Mt. Tabor Neighborhood Association (MTNA) Landuse Chair Stephanie Stewart tried to stop the land division a year ago. In a letter submitted to the city in November, 2013, she called the Vetter property a “rare and historic asset” integral to the development of SE during the streetcar era.

“This lot is worth preserving as a whole. The proposal to divide up and then build a new house on the lawn of the Vetter house seems akin to putting a house on the lawn of the Pittock Mansion.”

For Rhys, the more he learns about the property, the more determined he is to stop what he calls “a theft of the nation’s historic heritage.” A film maker and publisher who moved to Portland for its storied quality of life, Rhys is appalled the City has allowed plans to get to the design stage.  “It’s a travesty that this National Historic landmark is altered to the point where it would not have been put on the registry in the first place.”

 

In comments submitted to the planning department’s historic review officer, Rhys writes that there is far too little “vigorous defense” of the preservation of Portland’s historic properties. Allowing construction of a new house on the Vetter lot “would eviscerate the property’s character and the intention of the national designation,” he says, urging government officials to avoid making an “irreversible” and  “damaging error” by allowing construction to move forward.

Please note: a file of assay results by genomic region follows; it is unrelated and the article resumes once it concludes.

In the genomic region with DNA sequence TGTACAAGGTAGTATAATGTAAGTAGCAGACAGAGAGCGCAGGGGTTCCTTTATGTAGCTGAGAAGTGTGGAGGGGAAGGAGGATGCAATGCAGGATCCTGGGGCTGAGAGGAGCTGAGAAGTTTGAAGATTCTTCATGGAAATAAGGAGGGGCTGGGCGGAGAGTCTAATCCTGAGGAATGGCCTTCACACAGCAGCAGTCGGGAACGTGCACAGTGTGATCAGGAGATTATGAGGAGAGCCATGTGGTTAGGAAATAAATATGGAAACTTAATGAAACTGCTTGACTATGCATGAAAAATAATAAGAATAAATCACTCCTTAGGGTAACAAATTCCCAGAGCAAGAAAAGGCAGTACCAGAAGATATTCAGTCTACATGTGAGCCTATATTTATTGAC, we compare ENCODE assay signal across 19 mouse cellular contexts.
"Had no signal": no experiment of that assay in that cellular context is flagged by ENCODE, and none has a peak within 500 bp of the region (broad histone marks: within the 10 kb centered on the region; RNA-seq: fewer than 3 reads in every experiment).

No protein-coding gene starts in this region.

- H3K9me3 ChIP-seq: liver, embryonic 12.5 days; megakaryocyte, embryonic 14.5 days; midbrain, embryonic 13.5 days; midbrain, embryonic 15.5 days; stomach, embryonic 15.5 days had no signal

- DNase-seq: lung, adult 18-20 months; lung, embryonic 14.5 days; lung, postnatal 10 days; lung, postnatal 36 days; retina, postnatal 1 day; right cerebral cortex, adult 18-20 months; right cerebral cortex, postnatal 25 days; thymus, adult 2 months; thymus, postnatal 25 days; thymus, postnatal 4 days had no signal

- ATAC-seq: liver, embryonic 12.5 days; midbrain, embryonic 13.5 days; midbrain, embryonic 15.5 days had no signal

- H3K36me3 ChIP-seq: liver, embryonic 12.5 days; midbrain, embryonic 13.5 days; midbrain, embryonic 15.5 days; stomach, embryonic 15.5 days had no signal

Hillary Adam, the Historic Review planner currently reviewing comments about everything related to construction of the proposed new house, says her office will release the decision to approve or disapprove the building later this month. She likes that the house Beck and Cava propose is smaller in scale than the Everett plan and is setback to preserve views.

Because the new lot is still within the national historic property boundary, however, she says the decision could be appealed to the mayor’s Historic Landmarks Commission. The process costs $250. “Often people submit comments about a plan they dislike, but then they don’t pursue the appeal.”

State Historic Preservation officer Ian Johnson says his office has no regulatory authority over the property. “This is a local planning issue. We don’t comment on these.”

A benefit of the Historic Register is tax savings for property owners. While the original tax benefit for the Vetter Home has expired, Johnson says the current owners can apply for a second term that would freeze its assessed value, providing the tax savings are applied to historic restorations.

Historic preservationists worry about the future. “In SE Portland,we have very few houses on the national register,” says Ballestrem. “In theory this [Vetter Property] could set a dangerous precedent for individual houses.”

Laments Stewart, “Understand that code changes may protect the next Herman Vetter lot, but they won’t reverse what happened here.”

Rhys says if the property has to be developed, he is relieved it is by Beck and Cava. Still, he says,  “I intend to protest vehemently until the shovels hit the ground.”